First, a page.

There are several reasons why a child might not be accepted into camp. A child who has been an LPC camper several times already might be turned down in order to give another child a chance. A camp director may feel a particular child just did not enjoy or benefit from his or her camp experience the year before. Or, most often, there just isn’t enough room for everyone. All applicants who do not get offered a place in camp are asked if they would like to be put on a waiting list, and these are considered first if there are any drop-outs. Sometimes, to ensure camps remain well-balanced, we will search beyond the waiting list to fill a spot.

Why does the number of camps vary from summer to summer?

The main reason for the annual variation in the number of camps is the availability of trained directors. LPC has an exceptionally thorough training program for its directors, spanning several summers. Once a director is qualified, it is our hope that she or he will be able to direct camps for numerous summers. Unfortunately, it just isn’t possible for most people to take such a great amount of time off every summer — jobs, studies and families sometimes take priority. We are continually training new directors, but inevitably, what results is a rise and fall in the number of camps we are able to hold every year, and consequently how many children can be accepted.

Why are some camps longer than others and why do they start and end on different dates?

In an international camp, the school vacation schedules from many different countries have to be considered. Camp houses and directors are also only available for a very specific time period. We try to accommodate the school holiday dates of campers and counselors as best we can, at each particular campsite.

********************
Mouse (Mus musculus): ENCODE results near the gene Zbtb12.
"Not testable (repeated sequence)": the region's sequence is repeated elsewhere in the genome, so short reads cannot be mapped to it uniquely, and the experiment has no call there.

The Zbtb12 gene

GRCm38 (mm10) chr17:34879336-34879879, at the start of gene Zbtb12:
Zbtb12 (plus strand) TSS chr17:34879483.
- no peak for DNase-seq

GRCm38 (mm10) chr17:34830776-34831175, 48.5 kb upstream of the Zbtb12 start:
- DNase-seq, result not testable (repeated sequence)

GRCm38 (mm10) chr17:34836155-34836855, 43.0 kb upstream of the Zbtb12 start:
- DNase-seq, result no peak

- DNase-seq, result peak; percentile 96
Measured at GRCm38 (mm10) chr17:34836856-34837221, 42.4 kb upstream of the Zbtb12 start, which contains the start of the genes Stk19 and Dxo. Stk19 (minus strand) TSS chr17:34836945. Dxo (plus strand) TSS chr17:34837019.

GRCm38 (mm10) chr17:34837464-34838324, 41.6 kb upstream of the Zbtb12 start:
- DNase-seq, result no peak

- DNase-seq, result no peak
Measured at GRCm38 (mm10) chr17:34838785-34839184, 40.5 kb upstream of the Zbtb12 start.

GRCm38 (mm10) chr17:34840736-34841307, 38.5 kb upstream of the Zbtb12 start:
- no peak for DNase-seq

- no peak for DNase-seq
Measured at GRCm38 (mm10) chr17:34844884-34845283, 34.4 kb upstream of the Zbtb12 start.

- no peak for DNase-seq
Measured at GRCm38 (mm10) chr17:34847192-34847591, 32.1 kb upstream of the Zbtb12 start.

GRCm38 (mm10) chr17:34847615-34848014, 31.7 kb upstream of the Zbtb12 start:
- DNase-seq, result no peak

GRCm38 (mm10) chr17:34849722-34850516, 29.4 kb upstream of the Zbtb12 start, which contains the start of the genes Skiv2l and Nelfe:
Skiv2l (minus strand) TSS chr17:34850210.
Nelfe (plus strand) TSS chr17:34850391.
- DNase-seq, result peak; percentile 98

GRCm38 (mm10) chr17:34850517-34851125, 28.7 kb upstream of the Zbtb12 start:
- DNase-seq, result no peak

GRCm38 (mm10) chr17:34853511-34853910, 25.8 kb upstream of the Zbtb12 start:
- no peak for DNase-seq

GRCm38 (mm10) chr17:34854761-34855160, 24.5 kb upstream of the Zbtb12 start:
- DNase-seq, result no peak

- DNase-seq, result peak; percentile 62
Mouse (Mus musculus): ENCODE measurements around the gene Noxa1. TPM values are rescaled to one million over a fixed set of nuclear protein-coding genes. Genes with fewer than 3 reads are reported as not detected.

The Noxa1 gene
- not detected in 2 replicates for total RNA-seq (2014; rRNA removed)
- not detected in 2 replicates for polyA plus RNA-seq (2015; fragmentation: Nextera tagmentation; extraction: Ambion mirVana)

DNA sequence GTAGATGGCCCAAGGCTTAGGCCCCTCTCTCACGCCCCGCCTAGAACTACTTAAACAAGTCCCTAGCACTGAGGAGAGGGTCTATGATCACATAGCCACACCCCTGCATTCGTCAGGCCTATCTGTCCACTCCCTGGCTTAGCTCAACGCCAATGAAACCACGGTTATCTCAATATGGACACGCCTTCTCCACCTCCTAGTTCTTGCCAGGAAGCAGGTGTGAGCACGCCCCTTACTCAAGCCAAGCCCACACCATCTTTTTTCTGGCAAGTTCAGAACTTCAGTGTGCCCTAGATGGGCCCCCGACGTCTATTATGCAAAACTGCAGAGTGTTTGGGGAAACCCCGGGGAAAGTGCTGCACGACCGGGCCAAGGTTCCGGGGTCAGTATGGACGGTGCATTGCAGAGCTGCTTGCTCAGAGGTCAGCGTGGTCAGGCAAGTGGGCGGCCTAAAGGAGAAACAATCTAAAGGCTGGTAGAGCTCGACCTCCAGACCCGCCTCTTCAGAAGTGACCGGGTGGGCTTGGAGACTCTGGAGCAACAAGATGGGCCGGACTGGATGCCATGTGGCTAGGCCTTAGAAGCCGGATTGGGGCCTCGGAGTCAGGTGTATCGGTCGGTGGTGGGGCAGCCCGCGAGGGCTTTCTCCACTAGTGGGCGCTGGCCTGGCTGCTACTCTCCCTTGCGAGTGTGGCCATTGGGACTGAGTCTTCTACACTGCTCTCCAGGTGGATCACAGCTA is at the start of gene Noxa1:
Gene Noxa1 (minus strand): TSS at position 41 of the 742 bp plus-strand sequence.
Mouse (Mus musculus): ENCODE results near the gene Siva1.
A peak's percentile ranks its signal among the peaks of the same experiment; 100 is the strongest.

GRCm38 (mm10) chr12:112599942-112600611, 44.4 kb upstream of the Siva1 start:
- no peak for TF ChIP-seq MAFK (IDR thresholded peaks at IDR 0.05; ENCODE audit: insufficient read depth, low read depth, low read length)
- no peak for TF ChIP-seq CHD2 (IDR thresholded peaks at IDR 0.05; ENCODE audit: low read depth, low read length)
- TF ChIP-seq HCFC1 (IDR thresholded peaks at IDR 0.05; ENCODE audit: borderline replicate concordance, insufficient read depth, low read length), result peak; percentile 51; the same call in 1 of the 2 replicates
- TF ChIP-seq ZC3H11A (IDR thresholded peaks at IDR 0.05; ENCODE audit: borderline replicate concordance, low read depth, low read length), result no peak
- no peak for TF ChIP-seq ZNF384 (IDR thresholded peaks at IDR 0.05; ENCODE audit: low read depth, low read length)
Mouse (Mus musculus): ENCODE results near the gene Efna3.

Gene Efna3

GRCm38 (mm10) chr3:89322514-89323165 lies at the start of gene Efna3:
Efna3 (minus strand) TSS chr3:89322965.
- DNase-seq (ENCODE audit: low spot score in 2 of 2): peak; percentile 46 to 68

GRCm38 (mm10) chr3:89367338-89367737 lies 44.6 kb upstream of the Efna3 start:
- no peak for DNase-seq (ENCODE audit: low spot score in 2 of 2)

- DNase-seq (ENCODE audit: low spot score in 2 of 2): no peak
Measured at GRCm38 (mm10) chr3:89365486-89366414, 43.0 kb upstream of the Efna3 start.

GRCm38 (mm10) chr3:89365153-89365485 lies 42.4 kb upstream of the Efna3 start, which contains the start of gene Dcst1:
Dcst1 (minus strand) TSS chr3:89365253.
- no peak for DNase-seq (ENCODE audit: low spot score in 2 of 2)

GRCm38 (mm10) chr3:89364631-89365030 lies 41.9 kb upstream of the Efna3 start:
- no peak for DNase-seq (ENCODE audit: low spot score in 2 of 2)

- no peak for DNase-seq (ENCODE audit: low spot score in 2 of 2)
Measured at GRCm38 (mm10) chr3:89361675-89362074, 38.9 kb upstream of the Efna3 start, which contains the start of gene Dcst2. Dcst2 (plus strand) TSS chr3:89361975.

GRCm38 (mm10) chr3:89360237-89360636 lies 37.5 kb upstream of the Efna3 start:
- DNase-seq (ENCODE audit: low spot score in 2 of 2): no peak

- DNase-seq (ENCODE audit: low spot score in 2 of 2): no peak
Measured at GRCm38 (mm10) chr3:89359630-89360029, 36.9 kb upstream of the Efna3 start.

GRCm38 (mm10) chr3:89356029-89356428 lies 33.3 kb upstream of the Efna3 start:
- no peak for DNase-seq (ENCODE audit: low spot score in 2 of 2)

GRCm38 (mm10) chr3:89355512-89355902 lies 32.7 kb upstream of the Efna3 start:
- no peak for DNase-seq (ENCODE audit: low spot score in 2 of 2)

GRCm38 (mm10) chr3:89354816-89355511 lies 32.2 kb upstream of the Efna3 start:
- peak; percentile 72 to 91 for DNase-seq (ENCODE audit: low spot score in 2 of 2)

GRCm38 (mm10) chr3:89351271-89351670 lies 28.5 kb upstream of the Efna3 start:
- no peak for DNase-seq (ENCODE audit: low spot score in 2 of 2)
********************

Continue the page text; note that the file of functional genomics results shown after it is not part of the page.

How is LPC funded?

LPC is funded through tuition and donations. We work hard to keep our expenses as low as possible so that tuition stays affordable.

What is the best way to communicate with LPC?

General questions about LPC and requests for applications are best addressed to LPC’s central office in Switzerland.

Once your child is accepted into camp for the next summer, most of your communication will be with that camp’s director. He or she will send you information about the campsite, tuition, travel, and the camp program, as well as all necessary forms. Most of this communication takes place via email. Please be understanding if your email doesn’t receive an immediate answer — our directors have full-time jobs and studies during the year as well as their camp preparation!